More recently, EUS-guided fine needle aspiration (EUS-FNA) of peritoneal lesions has been shown to be feasible, with a sensitivity between 90–100% in several case reports as well as in a large retrospective study of 98 patients by Levy et al. [11,12,13]. Nevertheless, it is not practical to use tissue from EUS-FNA for IHC staining due to the relatively small volume of tissue collected compared to a EUS-guided fine needle biopsy (EUS-FNB) [14]. To the best of our knowledge, no study of EUS-FNB for diagnosis of peritoneal lesions has been undertaken. This prospective study aimed to fill this research gap and evaluate the adequacy of tissue for immunohistochemical staining of EUS-FNB from peritoneal lesions and determine the diagnostic yield.



From March 2017 to June 2018, consecutive patients aged > 18 years with peritoneal lesions identified by CT or MRI of the abdomen at King Chulalongkorn Memorial Hospital, Bangkok, Thailand were enrolled in the study. All patients signed a consent form before undergoing the procedure. CT or MRI revealed features of peritoneal lesions including peritoneal nodules, plaques or sheets of soft tissue in the sub-hepatic area, anterior abdominal wall, paracolic gutter and cul-de-sac, stranding around and thickening of the omentum (omental cake), and thickening, stranding and distortion of the mesentery with or without presence of ascites. The exclusion criteria included uncorrectable coagulopathy, esophageal obstruction, undetectable target lesions by EUS, poor ECOG score (> 2) signifying being unfit for EUS procedure, intervening tumor in puncture site, and pregnancy.

Patient baseline characteristics including age, sex, comorbidities, previous diagnosis and treatment of malignancy, imaging features of abdomen, EUS findings of lesions, number of passes, procedural time, results of pathology and complications were recorded and analyzed.

This study used a prospective design to evaluate the adequacy of tissue for immunohistochemical staining of EUS-FNB and the diagnostic yield of EUS-FNB in patients with undiagnosed peritoneal lesions. The study was approved by the Institutional Review Board of Chulalongkorn University in Bangkok, Thailand with IRB number 422/60. The clinical trial number is TCTR 20170424001. We confirmed that all methods were carried out in accordance with relevant guidelines and regulations in the ethical approval and consent to participate subsection of declaration.

Endoscopic techniques

Prophylactic antibiotics were administered before performing the procedure. An EUS examination of the pancreas and other intra-abdominal organs was performed using a linear echoendoscope (EG-3270UK: Pentax Corporation and Ultrasound Scanner PREIRUS: Hitachi). Once identified, EUS-FNB from the peritoneal lesions was performed with a 20-gauge needle (EchoTip ProCore 20 gage needle; Cook Medical, Limerick, Ireland). This was done in order to obtain sufficient tissue for pathology, not only for cytology. Specimens obtained from EUS-FNB were placed on a glass slide for gross visualization to evaluate adequacy of specimens as described by Iwashita et al. [15]. Adequacy was scored following a protocol published by Wang et al. [16] EUS-FNB was repeated up to four times until the specimen seemed adequate by gross visualization of white matter in the specimen as previously described. (Additional file 1: Video 1) If suspicious lymph nodes or primary lesions were identified, these lesions were also sampled after EUS-FNB of the peritoneal lesions. The results of the biopsy from these lymph nodes or lesions were used as part of the final diagnosis. To perform EUS-FNB from target peritoneal lesions, endosonographer avoided intervening tumors or other organs such as the colonic wall.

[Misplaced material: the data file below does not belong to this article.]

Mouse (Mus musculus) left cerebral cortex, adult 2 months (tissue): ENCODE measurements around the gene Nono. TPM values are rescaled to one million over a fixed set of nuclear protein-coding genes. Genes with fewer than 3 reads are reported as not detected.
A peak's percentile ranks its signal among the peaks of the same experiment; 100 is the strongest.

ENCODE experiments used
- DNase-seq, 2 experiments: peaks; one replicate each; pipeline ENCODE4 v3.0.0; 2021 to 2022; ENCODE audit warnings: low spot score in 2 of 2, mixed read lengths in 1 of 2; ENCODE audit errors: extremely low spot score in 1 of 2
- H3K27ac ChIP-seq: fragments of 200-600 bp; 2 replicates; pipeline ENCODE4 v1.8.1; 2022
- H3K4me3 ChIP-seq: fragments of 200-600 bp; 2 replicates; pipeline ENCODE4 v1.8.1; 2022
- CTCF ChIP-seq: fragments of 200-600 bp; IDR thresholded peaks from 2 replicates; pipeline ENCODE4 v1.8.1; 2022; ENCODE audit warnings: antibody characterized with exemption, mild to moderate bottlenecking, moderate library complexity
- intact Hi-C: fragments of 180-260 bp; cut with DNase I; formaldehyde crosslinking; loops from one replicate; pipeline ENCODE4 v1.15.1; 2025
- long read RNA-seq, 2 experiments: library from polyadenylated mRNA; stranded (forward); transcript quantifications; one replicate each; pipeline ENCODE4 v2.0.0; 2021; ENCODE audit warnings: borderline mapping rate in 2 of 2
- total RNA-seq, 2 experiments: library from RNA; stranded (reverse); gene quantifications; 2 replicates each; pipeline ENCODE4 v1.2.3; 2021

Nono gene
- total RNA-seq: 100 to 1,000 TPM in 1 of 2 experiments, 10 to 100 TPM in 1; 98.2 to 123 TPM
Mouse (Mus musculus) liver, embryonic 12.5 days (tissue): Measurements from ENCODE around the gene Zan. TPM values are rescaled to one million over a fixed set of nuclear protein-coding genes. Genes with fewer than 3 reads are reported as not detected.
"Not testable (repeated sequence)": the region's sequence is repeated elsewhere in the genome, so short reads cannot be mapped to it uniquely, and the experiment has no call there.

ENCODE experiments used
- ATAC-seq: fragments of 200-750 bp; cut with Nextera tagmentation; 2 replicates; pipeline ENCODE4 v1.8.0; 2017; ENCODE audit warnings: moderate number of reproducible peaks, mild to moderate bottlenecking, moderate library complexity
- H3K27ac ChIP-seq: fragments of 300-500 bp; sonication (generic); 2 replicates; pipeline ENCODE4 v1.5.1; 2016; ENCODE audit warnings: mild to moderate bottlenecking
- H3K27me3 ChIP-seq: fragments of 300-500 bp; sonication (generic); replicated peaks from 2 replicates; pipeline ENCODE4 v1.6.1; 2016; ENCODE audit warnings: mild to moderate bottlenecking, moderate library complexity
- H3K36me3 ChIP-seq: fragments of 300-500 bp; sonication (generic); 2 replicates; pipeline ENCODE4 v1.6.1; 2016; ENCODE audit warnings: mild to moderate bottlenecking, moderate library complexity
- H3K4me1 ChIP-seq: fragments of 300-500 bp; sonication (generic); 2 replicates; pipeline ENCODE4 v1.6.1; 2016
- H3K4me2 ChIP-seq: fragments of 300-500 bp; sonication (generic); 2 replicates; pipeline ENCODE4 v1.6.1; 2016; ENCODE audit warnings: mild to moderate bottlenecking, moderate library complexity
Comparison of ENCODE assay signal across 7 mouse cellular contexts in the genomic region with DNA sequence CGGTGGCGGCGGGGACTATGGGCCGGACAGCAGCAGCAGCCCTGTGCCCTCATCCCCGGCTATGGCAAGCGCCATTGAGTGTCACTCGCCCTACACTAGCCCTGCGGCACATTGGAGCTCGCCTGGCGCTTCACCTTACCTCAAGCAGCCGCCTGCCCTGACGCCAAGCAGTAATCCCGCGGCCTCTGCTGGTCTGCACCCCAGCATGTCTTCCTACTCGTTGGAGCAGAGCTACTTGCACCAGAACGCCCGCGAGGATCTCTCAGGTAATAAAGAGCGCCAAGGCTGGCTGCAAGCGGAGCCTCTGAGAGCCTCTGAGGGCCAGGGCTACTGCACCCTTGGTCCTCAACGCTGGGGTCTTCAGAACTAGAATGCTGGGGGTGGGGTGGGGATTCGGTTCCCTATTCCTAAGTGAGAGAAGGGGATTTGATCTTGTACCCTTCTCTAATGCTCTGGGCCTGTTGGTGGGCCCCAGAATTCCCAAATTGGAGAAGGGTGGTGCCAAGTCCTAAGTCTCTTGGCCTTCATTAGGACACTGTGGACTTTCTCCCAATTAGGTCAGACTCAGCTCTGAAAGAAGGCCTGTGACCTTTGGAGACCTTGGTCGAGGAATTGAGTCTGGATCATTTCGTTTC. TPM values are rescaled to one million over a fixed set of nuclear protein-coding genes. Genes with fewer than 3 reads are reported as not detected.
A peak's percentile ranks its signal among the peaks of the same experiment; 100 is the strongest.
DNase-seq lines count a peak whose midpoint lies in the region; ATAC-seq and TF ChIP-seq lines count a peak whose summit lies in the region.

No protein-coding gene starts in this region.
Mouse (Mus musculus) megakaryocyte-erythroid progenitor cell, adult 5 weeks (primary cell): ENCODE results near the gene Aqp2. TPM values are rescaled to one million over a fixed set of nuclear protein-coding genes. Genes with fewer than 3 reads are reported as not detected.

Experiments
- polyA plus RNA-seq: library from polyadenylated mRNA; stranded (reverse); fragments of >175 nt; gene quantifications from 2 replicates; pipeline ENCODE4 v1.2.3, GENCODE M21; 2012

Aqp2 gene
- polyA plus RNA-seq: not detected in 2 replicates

Pathology results were interpreted later at the pathological laboratory room by a gastrointestinal pathologist. Specimens were evaluated for tissue adequacy and cytopathological results. Adequacy of specimens was graded by a score previously described [16]. We used the result of the surgical or EUS-FNB pathology as the reference standard. Only a definite pathological interpretation of malignancy was considered positive, while all other suspicious or atypical types were reported as negative. If the pathology result was positive, the final diagnosis was malignant peritoneal lesions. If the result was negative or suspicious, diagnostic laparoscopy or percutaneous biopsy was planned. This approach is similar to EUS nodal staging in patients with lung cancer where patients with negative EUS-FNA from mediastinal lymph node are consequently advised to undergo mediastinoscopy [17]. In patients deemed unfit for or denied further diagnostic tests, a minimum six-month follow-up for clinical symptoms, radiology and blood tests was mandatory before making a presumptive diagnosis. Diagnostic yield of EUS-FNB and adequacy of tissue for immunohistochemical staining of EUS-FNB from peritoneal lesions were calculated as the primary endpoint.